Three former executives of Freddie Mac have settled charges that they lied about the government-sponsored enterprise's exposure to subprime mortgages before the market collapsed.
The former executives will pay a total of $310,000 and will face temporary employment restrictions under the settlement with the Securities and Exchange Commission, according to a court filing Tuesday by U.S. District Court Judge Richard Sullivan of the Southern District of New York.
The SEC had accused former Freddie Mac Chief Executive Richard Syron, former investments and capital markets executive Patricia Cook and former credit executive Donald Bisenius of drastically understating the GSE's subprime exposure during 2007 and 2008.
The SEC's complaint said Syron and Cook claimed Freddie had "basically no subprime exposure" when, in fact, it was actively expanding its subprime portfolio to more than $200 billion.
The three ex-executives did not admit they did anything wrong under the settlement. "[W]ithout conceding the strengths or weaknesses of their respective claims or defenses," the former execs and the SEC settled the case "in the interest of justice," the settlement order said.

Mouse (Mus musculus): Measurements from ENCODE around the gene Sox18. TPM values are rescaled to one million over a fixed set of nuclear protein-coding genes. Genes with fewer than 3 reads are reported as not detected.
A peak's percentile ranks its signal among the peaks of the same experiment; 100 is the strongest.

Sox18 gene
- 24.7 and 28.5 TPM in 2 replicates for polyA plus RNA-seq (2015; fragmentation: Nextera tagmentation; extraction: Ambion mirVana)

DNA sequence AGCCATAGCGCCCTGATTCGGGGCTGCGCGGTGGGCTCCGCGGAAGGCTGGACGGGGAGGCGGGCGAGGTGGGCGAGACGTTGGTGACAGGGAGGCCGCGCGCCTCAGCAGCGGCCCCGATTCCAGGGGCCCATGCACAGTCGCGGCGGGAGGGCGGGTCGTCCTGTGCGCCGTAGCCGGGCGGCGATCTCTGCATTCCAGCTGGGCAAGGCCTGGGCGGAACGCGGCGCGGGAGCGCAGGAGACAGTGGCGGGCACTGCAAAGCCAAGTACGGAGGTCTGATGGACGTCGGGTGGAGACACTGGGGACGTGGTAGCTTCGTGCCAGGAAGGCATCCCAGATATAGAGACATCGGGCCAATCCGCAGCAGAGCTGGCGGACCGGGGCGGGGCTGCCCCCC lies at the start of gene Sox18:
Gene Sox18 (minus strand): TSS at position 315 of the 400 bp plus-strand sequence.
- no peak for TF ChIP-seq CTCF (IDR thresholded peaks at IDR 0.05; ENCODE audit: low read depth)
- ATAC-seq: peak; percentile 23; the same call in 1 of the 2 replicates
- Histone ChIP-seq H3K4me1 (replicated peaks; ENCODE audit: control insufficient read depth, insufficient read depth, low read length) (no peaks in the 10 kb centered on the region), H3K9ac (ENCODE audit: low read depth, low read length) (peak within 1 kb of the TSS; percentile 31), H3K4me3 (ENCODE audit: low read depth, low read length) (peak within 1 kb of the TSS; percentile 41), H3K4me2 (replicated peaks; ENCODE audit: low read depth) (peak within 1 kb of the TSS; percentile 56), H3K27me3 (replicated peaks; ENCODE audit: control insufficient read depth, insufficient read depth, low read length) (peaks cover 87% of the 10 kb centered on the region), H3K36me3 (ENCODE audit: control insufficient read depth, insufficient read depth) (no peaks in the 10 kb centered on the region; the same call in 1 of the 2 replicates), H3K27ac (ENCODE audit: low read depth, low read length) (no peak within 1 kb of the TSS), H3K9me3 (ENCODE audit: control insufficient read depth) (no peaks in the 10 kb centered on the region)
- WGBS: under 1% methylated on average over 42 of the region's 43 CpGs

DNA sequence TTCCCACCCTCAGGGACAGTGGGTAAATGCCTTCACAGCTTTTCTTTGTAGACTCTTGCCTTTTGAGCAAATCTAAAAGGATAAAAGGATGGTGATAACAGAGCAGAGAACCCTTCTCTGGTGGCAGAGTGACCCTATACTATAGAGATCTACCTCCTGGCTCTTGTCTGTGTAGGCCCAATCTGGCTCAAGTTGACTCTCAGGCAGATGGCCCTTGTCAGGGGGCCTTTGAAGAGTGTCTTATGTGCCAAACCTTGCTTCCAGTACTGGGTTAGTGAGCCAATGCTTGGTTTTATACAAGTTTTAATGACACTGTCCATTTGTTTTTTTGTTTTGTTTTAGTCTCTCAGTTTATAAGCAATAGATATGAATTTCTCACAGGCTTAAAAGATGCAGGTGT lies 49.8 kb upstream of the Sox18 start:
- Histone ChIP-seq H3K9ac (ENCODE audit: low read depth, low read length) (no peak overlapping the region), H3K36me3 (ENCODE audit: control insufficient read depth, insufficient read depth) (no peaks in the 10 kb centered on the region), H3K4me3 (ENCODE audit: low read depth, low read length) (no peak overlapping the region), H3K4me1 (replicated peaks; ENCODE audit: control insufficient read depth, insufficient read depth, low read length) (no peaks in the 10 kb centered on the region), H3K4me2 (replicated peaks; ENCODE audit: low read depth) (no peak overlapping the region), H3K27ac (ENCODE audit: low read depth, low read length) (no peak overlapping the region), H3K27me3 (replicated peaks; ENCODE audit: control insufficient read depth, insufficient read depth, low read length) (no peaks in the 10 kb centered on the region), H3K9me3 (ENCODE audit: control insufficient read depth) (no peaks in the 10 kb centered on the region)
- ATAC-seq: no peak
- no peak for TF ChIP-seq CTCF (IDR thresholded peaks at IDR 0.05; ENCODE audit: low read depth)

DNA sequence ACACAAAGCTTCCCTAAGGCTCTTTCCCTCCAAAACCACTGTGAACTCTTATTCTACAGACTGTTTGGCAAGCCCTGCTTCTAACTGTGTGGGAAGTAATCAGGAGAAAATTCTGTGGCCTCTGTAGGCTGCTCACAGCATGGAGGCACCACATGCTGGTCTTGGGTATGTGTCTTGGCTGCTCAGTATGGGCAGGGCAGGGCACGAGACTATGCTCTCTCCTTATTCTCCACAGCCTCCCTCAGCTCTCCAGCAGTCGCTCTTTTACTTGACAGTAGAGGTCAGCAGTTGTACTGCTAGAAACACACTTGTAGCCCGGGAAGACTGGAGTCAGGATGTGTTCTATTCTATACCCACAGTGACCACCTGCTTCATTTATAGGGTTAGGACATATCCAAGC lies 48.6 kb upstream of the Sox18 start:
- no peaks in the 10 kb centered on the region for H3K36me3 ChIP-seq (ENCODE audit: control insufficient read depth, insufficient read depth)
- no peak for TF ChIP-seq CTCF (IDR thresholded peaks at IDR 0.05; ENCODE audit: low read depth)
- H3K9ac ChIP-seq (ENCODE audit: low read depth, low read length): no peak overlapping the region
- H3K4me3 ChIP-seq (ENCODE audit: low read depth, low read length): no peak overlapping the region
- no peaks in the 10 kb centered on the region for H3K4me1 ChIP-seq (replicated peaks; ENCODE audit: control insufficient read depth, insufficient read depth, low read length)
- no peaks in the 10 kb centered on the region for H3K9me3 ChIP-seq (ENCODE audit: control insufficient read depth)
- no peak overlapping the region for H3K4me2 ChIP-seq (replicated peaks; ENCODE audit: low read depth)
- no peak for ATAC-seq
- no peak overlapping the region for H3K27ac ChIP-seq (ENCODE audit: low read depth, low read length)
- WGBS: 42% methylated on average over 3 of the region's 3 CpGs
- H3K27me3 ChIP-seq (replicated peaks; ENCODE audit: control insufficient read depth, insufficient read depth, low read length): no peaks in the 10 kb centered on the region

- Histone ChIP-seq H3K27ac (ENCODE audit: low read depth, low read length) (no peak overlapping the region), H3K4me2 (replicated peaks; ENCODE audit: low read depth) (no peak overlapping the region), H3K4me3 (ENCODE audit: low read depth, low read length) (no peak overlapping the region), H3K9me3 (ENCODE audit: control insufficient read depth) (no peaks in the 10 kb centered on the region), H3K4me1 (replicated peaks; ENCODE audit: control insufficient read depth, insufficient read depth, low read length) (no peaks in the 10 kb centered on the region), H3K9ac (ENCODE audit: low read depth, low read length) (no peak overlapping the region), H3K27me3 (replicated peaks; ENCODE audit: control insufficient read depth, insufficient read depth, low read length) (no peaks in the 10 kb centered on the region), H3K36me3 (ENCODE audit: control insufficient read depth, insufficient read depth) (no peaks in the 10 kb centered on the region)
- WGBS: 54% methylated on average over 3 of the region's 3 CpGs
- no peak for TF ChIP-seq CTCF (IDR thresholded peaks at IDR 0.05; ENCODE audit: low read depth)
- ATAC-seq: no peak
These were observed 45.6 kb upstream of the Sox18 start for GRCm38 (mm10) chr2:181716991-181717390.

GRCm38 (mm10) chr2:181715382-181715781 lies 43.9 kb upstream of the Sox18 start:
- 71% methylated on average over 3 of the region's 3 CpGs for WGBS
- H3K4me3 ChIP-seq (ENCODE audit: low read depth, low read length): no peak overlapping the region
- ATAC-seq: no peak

The settlement calls for Syron to pay $250,000, Cook $50,000 and Bisenius $10,000. It also effectively prohibits each from serving as a chief executive or chief financial officer by forbidding them from signing documentation required by those jobs under the Sarbanes-Oxley Act. Syron will be prohibited for two years, Cook for 18 months and Bisenius for one year.
SEC Enforcement Director Andrew Ceresney said in an email that "[t]he settlement's limitations on future activities and financial payments reflect an appropriate resolution of the matter."
In a statement emailed by his law firm, Sidley Austin, Syron said he is "deeply relieved and gratified" by the resolution.
"The agreement states that it is not in the interests of justice to continue to litigate this matter, and I wholeheartedly agree with that sentiment," the statement read.
Expediency was also a consideration in ending the fight. The two sides agreed that that continuing the fight would mean at least two more years of litigation, after it has already dragged on for more than three years, the order said.